chaparral, oak woodland, and pastoral communities
near streams or in the moist canyon bottoms
during dry periods.
LIZARDS are snakelike and about the size of
a pencil. Their movable eyelids distinguish them
from snakes. They are covered with small, smooth,
cycloid scales. They have small eyes. Their snouts
are shaped like shovels. They have no ear openings.
They burrow. They bear live young.
legless lizard (Anniella pulchra,
Annielidae) This lizard can be from 41/2 to
7 inches long. It usually has a silver or beige
back with a black stripe running down the middle.
Its belly is yellowish. It forages in leaf litter
for its prey: insects and spiders. It is probably
active year-round, except perhaps in the coldest
part of winter. It is diurnal and nocturnal.
It occurs in sandy, loose soils and/or in soils
rich in leaf litter, in grassland, scrubland,
or woodland communities. It may be common under
or near livestock carcasses, but it is not commonly
SNAKES form the largest snake family and exhibit
considerable variety in habit and appearance.
Californian species are harmless to humans.
ringneck snake (Diadophis punctatus,
Colubridae) This snake ranges from 8 to 30 inches
long. It has a greenish back. It has a black
head and a distinctive yellow, orange or cream-colored
neck band. Its belly is orangish. It has smooth
scales (unkeeled). This ringneck snake is active
from spring through fall. It preys heavily on
slender salamanders (Batrachoseps spp.), as
well as treefrogs, lizards, skinks, snakes,
worms, and insects. It is diurnal, crepuscular,
and nocturnal during warm periods. It inhabits
moist, open, rocky places in riparian, woodland,
grassland, chaparral, and pastoral communities.
AND WHIPSNAKES are slender, smooth-scaled,
fast diurnal snakes with large eyes. They hunt
with theri heads held above the ground like a
periscope. They lay eggs. They are primarily terrestrial,
but may climb trees or bushes. They prey on lizards,
snakes, small mammals, frogs, birds and their
eggs, insects, and sometimes carrion.
yellow-bellied racer (Coluber constrictor,
Colubridae) Unlike most racers, this snake is
a constrictor. This species measures from 20
to 73 inches long, but is usually 36 inches
or less. It has a greenish back. It has a pale
yellow or whitish belly. It is most active during
spring and summer and into the early part of
fall. It is found in open habitats of most plant
whipsnake, striped racer (Masticophis
lateralis, Colubridae) This snake reaches
30 to 60 inches in length. It has a plain brown
or black back with a distinctive yellowish-whitish
stripe on each side. Its belly is a pale yellow-orange
or off-white. It is active from spring through
mid-fall. It inhabits riparian, woodland, mixed
chaparral, grassland, and rock outcrop communities.
snake (Pituophis melanoleucus, Colubridae)
The gopher snake ranges in length from 36 to
100 inches. The coloration of its back may resemble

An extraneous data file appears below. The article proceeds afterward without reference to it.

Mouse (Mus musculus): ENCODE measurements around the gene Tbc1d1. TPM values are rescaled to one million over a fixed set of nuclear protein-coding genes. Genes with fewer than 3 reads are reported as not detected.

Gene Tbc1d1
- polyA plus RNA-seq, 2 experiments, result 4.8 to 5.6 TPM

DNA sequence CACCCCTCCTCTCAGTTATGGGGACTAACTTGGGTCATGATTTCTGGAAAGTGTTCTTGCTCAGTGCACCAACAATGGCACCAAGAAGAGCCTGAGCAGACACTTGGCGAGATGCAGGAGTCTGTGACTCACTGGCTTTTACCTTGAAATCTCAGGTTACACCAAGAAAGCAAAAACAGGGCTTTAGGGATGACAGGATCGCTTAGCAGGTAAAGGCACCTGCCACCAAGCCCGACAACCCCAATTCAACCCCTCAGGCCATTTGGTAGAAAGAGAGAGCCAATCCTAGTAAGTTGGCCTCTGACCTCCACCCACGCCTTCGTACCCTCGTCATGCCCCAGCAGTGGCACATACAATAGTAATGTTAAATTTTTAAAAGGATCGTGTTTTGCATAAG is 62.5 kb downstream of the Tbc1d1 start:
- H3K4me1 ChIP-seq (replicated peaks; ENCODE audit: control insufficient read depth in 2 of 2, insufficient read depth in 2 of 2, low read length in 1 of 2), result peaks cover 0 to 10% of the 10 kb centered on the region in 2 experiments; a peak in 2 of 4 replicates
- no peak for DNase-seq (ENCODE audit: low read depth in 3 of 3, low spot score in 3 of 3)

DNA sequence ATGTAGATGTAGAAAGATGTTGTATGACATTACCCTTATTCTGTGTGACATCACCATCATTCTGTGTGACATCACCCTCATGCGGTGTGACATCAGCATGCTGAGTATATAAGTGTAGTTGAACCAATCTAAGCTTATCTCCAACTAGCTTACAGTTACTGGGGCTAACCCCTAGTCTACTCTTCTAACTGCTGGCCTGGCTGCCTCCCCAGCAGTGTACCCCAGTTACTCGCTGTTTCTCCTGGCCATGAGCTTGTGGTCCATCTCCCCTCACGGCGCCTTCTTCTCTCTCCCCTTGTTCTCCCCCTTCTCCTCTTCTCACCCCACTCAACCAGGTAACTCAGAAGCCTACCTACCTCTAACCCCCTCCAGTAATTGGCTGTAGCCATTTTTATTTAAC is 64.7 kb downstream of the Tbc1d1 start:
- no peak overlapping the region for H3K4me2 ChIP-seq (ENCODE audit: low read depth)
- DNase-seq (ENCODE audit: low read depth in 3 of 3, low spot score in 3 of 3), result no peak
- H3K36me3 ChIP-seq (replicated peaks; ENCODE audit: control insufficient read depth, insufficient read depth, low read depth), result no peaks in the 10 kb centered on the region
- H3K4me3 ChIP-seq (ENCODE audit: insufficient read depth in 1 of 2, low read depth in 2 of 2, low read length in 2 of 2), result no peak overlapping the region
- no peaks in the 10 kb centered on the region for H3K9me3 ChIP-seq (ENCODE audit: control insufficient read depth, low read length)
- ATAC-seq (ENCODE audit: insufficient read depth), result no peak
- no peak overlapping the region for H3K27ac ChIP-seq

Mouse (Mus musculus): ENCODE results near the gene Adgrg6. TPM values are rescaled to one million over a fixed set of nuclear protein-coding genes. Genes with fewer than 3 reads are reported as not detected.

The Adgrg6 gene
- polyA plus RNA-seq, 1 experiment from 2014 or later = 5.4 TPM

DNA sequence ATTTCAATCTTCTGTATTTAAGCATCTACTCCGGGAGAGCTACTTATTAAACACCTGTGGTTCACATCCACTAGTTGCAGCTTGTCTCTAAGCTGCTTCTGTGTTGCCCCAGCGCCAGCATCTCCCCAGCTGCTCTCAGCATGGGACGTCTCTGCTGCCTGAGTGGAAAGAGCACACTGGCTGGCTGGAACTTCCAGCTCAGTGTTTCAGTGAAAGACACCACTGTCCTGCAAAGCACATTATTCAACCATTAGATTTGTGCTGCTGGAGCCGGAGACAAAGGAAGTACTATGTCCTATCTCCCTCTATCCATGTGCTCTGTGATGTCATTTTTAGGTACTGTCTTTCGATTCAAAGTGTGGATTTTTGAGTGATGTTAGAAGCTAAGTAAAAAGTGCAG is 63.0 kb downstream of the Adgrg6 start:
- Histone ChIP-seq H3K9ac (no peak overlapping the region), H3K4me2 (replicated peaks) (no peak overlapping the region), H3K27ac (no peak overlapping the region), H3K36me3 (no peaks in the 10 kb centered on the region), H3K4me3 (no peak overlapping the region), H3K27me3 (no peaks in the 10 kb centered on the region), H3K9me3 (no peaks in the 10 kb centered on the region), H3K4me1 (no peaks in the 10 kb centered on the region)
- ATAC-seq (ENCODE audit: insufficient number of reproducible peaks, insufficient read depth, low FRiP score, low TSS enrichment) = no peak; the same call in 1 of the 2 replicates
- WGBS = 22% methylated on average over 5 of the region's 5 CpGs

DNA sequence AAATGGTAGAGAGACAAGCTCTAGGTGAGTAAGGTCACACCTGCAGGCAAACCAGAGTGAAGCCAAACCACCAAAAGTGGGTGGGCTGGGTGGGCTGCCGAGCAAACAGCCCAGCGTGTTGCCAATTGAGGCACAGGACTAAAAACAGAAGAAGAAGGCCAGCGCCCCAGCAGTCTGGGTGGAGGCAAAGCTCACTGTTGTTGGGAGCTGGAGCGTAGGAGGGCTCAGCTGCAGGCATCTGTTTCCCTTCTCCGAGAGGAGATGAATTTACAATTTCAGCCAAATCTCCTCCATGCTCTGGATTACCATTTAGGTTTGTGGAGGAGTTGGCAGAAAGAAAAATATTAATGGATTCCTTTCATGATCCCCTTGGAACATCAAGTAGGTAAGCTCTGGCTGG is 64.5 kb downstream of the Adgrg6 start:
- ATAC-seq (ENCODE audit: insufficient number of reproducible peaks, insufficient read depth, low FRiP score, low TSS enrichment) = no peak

that of a Western rattlesnake; it is yellowish
or cream-colored with dark blotches. Its belly
is pale yellow-white and may be spotted with
black. It can be told from a rattlesnake by
its small head and the absence of a rattle.
It preys on rodents. It is active from spring
through fall and is diurnal. It occurs mainly
in sparsely vegetated, open, grassy habitats
in scrubland, woodland, grassland, and pastoral
have smooth, glossy scales. They lay eggs. They
are constrictors and prey on snakes, including
rattlesnakes, lizards, reptile and bird eggs,
rodents, birds, and frogs.
kingsnake, California kingsnake (Lampropeltis
getulus, Colubridae) The common kingsnake
ranges in size from 30 to 82 inches. It is banded
in black or dark brown and white or pale yellow.
It is active from spring through fall. Although
it is primarily diurnal, it may be crepuscular
during hot summer temperatures. It is found
mainly in shrubby or rock outcrop habitats in
SNAKES are slender. They have keeled scales
and striped patterns. They are mainly diurnal.
They bear live young. They prey on fish, frogs
and their tadpoles, salamanders, earthworms, insects,
slugs, small rodents, nestling birds and bird
eggs, all of which they swallow whole.
garter snake, California red-sided garter snake
(Thamnophis (Nerodia) sirtalis, Colubridae)
This snake is 18 to 52 inches long. It has highly
variable coloration, but has yellow or white
stripes on its back and sides. It is active
from spring through fall. It is found around
permanent or semi-permanent bodies of water
in riparian, grassland, woodland, scrubland,
ruderal, and pastoral communities.
terrestrial garter snake, coast garter snake
(Thamnophis (Nerodia) elegans terrestris,
Colubridae) This garter snake reaches 18 to
43 inches in length. It usually has three distinctive
stripes down its back (through the middle and
sides), with the area between the stripes being
checkered with dark spots or dark and flecked
with white. The belly can be grey, brown, or
bluish and flecked or blotched with reddish-orange.
It is active year-round. It is found near permanent
or semi-permanent bodies of water in riparian,
grassland, woodland, and scrubland communities.
are large, heavy-bodied, poisonous snakes. The
rattle, at the tip of the tail, is made of a series
of loose-fitting horny segments. Up to six segments
can be added to the rattle each year, depending
on the availability of food. Rattlesnakes are
large, triangular-shaped heads. Their scales are
keeled. They have long, hollow fangs that fold
back into their mouth when not in use. Rattlesnakes
hunt mostly at dusk and night, but are also active
by day. Their young are born live.
rattlesnake, Southern Pacific rattlesnake
(Crotalus viridis helleri, Viperidae)
This rattler is from 15 to 65 inches long. It
is dark-blotched and usually has a light stripe
that runs from behind its eye to the corner
of its mouth. It can be told from a gopher snake
by its large triangular head and its rattle.
It is found in all habitats, especially in rock
outcrops and rocky riparian, chaparral, and